I am a massive fan of grilling, and actually run my grill almost every night, year-round. Why, you ask? Well, 1) it’s the best way I’ve found to consistently eat healthy, 2) it’s super fast and easy, and 3) it requires very little clean-up.
Did you need more reasons than that??
Since I moved into my house a few years ago and finally got a real gas grill, I’ve been working to become a grillmaster of sorts, testing all kinds of different recipes.
So I wanted to share some of my favorite grilling tips and recipes here, particularly for grilling newbies…and I’m always looking to up my game so feel free to send me YOUR best ones too!
(I feel like I need to caveat here, that I’m not one of those amazing obsessed grilling nerds…but that’s why this guide is perfect for newbies)
What this post covers
- Grilling tools for success
- General grilling tips
- Tips for grilling various meats
Tools you need
It goes without saying that a good grill is a good starting point. I use a gas grill, so all the tips here will be geared toward that, I can’t speak to charcoal. I upgraded to a Weber recently but had a Charbroil for a few years, they’re only a few hundred bucks, and it did great.
A good meat thermometer; I use this one both for meat and baking
Tin foil (pretty self-explanatory…)
General tips on how to use a gas grill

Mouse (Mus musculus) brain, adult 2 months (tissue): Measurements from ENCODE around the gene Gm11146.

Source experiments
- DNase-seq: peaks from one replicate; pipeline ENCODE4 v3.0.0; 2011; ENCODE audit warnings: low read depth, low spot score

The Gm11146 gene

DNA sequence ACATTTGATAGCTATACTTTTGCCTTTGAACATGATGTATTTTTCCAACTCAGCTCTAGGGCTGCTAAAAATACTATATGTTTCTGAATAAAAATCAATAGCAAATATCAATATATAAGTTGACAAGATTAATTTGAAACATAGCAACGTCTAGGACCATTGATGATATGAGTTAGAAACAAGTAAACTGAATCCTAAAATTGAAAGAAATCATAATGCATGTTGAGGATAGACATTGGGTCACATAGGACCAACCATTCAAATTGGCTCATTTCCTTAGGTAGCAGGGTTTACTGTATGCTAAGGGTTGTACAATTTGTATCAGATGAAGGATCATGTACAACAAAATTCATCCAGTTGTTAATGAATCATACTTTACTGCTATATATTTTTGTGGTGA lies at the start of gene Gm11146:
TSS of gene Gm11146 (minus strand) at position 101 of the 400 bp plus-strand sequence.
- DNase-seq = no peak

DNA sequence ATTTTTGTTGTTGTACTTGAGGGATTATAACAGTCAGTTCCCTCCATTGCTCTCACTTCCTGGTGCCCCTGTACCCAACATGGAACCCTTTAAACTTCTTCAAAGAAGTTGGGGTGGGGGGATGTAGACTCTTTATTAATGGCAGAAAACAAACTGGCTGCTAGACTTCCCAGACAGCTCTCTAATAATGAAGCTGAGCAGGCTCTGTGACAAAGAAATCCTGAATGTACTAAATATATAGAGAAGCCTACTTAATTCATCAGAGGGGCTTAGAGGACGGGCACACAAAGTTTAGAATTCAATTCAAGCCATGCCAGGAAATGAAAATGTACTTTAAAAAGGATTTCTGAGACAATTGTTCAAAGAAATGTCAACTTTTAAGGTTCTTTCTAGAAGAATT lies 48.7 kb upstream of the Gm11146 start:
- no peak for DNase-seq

Always make sure to get your grill good and hot before putting food on. Let it heat up for 10-15 minutes (regardless of what temp you’re getting it to).
Don’t assume that hotter is better—different things will need to cook at different temps, so use the dials and temp gauge thoughtfully! And avoid opening the lid too often, or keeping it open. You lose all that lovely heat that you just created.
Don’t overcrowd your grill…having space between items is important for even cooking.
Cleaning and maintenance are very important (and something honestly I’m never good enough about). You should clean your grill grates before each use. I’d give it a slight scrub before turning it on, but then heat it up for 15 minutes and then scrap the grates with your grill brush or scraper. Then give it another minute or so before putting your food on.
Lastly, always keep an eye on your propane tank to make sure you don’t get too low. I cannot tell you the number of times I ran out mid-grilling. Thankfully I always keep a spare tank on hand, but it is the WORST.